It’s International Rosé Day and if you have not already popped your first bottle of rosé, do yourself a favor and find a bottle now! Sipping rosé is self-love, sharing it with friends? Well, then you are just too generous!
I know, you may be saying, “Wait Robin! Didn’t we already celebrate Rosé Day?” Well, yes, National Rosé Day was June 12th, this is International Rosé Day. Really, are you going to argue with celebrating these wines twice this month?
We think of rosé in general, I mean, it’s right there in my title! We don’t say “Red wine season is here!” We also don’t often speak of rosé with grape varieties. We just lump all rosé together, but there is a wide variety of rosé styles, varieties, and methods, each with something different to offer. Rosé is more than just a color of wine.
Rosé is delicious and bright and it is the perfect summer sipper and now that we mostly realize that all pink wine is not going to be the sweet White Zin of our youth, people are reaching for more and more of it and you will be hard pressed to find a winery that doesn’t have at least one in their repertoire.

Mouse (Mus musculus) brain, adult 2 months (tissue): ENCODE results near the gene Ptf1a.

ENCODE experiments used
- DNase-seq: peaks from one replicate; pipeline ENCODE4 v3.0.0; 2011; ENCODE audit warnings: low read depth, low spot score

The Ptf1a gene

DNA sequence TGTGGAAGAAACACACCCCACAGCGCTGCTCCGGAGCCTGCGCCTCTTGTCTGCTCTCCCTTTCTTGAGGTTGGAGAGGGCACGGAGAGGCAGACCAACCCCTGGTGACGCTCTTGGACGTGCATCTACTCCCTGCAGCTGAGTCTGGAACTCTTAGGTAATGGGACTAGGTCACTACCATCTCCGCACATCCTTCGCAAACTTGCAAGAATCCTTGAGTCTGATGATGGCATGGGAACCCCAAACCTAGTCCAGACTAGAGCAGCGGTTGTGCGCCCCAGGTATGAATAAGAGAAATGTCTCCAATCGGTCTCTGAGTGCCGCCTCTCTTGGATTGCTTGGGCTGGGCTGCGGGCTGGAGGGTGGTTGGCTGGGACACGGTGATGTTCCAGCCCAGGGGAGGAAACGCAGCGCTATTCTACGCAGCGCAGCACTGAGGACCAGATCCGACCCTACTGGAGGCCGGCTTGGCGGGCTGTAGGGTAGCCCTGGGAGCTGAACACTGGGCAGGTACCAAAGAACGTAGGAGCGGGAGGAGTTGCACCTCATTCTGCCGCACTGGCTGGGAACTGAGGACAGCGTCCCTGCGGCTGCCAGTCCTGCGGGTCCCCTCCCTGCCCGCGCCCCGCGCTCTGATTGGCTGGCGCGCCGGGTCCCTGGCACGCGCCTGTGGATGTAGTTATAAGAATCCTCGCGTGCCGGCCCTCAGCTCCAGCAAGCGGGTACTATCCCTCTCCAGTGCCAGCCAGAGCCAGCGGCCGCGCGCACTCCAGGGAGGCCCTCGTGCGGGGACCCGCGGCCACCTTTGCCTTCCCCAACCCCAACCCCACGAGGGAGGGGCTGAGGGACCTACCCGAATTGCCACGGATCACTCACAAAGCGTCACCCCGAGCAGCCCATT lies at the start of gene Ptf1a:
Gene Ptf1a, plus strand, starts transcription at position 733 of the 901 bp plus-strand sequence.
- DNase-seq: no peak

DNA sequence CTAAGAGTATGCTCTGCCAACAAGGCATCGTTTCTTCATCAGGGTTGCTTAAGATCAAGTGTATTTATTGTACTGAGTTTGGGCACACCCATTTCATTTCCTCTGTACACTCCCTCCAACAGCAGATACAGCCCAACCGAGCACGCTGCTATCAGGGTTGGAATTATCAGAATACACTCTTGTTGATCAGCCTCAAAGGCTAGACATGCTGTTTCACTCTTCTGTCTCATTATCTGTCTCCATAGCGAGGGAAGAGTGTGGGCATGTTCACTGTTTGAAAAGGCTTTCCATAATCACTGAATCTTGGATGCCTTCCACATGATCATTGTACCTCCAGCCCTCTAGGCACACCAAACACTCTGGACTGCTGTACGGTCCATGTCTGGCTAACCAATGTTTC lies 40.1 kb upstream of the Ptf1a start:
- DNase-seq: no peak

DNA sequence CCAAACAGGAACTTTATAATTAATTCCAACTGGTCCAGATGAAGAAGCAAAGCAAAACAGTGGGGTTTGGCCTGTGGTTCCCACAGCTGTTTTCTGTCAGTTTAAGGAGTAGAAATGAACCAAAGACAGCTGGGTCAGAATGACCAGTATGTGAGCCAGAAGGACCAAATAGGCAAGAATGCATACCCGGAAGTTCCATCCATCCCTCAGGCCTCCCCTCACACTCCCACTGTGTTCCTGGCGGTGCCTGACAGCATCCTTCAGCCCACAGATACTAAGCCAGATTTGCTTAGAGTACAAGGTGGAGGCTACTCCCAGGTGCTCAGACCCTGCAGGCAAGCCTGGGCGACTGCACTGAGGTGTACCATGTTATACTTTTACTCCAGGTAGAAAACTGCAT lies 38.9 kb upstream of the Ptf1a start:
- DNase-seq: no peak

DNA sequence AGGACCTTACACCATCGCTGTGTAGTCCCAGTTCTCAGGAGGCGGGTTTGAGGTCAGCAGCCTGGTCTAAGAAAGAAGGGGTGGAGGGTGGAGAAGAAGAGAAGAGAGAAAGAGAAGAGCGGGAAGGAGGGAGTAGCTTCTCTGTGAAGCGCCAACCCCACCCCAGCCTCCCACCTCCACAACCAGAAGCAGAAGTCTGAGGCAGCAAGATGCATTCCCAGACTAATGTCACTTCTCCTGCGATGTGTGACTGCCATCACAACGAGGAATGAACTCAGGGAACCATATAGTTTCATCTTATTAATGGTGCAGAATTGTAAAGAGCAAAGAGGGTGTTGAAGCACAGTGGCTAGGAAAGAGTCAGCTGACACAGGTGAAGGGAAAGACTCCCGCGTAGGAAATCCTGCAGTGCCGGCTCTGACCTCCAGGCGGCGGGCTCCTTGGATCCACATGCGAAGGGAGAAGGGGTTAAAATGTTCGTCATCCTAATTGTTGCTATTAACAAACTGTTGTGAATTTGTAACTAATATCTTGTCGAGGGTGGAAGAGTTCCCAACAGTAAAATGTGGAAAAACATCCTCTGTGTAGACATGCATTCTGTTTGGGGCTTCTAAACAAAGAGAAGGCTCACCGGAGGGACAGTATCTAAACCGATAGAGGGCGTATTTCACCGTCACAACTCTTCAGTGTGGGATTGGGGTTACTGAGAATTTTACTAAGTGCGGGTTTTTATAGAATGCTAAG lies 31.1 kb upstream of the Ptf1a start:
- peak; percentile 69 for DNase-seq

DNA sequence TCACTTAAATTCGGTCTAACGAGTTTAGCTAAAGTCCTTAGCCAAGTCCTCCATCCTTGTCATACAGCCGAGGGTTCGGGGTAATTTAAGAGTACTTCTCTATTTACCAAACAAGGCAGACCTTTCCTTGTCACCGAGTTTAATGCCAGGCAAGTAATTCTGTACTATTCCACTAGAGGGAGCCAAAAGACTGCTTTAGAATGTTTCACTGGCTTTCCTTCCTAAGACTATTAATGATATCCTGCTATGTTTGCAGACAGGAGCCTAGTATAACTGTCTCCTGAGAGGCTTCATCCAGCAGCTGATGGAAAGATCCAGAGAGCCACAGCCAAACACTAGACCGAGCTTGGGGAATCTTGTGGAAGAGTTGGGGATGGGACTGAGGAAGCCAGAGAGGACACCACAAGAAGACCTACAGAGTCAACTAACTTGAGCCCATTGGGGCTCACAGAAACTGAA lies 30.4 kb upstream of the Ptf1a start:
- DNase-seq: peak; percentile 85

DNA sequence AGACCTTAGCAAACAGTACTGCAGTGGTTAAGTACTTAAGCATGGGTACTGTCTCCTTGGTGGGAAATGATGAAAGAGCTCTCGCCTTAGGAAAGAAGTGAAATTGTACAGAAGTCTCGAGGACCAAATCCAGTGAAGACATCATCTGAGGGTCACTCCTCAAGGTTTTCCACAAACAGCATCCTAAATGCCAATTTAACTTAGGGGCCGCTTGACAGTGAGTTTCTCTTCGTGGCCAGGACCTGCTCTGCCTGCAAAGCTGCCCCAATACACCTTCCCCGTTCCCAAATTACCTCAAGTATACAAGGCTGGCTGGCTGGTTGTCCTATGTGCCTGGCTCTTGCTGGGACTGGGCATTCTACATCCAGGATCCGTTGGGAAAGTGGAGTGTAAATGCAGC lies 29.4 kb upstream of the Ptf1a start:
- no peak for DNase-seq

L’Ecole No. 41 Grenache Rosé
Alder Ridge Vineyard
Horse Heaven Hills
This month we are sampling a L’Ecole No. 41 Grenache Rosé that comes from Alder Ridge Vineyard in Washington’s Horse Heaven Hills.
Before I go and tell you about this wine, I want to break the news that this wine is sold out. Yep, rosé goes quick my friends. They released this wine in March and it was gone by mid-May.
They made just 1000 cases this year. You might, if you are really lucky, find it in a store that carries L’Ecole No. 41, a small bit of this wine gets out for distribution. There are also a few restaurants if you happen to be in Seattle, that might have some left. Other than that? This is a wine you need to order when it’s released or be a member of the wine club to get some.